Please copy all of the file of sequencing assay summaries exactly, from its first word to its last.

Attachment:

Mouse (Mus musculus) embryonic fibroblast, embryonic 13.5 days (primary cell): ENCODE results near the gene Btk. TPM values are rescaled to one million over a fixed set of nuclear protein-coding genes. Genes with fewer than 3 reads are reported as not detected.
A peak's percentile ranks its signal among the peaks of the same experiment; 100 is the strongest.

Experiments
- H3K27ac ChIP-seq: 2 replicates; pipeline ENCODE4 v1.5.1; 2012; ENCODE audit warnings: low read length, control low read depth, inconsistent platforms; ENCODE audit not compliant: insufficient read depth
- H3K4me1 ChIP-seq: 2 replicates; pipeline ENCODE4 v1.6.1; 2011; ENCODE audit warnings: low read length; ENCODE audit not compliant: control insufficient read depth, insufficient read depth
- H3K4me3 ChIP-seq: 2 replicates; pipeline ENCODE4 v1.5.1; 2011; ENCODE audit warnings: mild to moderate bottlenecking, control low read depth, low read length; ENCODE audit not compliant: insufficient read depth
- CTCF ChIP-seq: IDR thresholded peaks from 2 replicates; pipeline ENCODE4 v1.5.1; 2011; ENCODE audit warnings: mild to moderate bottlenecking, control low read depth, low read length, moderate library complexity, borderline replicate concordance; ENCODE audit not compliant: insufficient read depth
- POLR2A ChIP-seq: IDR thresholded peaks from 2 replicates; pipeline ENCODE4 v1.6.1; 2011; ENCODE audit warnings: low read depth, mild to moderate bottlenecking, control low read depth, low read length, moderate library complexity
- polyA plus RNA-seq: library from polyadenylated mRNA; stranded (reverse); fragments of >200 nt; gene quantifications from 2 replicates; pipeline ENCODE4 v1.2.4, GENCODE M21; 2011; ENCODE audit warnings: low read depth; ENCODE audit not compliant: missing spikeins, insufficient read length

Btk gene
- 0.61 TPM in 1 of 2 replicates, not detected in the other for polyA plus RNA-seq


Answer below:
Mouse (Mus musculus) embryonic fibroblast, embryonic 13.5 days (primary cell): ENCODE results near the gene Btk. TPM values are rescaled to one million over a fixed set of nuclear protein-coding genes. Genes with fewer than 3 reads are reported as not detected.
A peak's percentile ranks its signal among the peaks of the same experiment; 100 is the strongest.

Experiments
- H3K27ac ChIP-seq: 2 replicates; pipeline ENCODE4 v1.5.1; 2012; ENCODE audit warnings: low read length, control low read depth, inconsistent platforms; ENCODE audit not compliant: insufficient read depth
- H3K4me1 ChIP-seq: 2 replicates; pipeline ENCODE4 v1.6.1; 2011; ENCODE audit warnings: low read length; ENCODE audit not compliant: control insufficient read depth, insufficient read depth
- H3K4me3 ChIP-seq: 2 replicates; pipeline ENCODE4 v1.5.1; 2011; ENCODE audit warnings: mild to moderate bottlenecking, control low read depth, low read length; ENCODE audit not compliant: insufficient read depth
- CTCF ChIP-seq: IDR thresholded peaks from 2 replicates; pipeline ENCODE4 v1.5.1; 2011; ENCODE audit warnings: mild to moderate bottlenecking, control low read depth, low read length, moderate library complexity, borderline replicate concordance; ENCODE audit not compliant: insufficient read depth
- POLR2A ChIP-seq: IDR thresholded peaks from 2 replicates; pipeline ENCODE4 v1.6.1; 2011; ENCODE audit warnings: low read depth, mild to moderate bottlenecking, control low read depth, low read length, moderate library complexity
- polyA plus RNA-seq: library from polyadenylated mRNA; stranded (reverse); fragments of >200 nt; gene quantifications from 2 replicates; pipeline ENCODE4 v1.2.4, GENCODE M21; 2011; ENCODE audit warnings: low read depth; ENCODE audit not compliant: missing spikeins, insufficient read length

Btk gene
- 0.61 TPM in 1 of 2 replicates, not detected in the other for polyA plus RNA-seq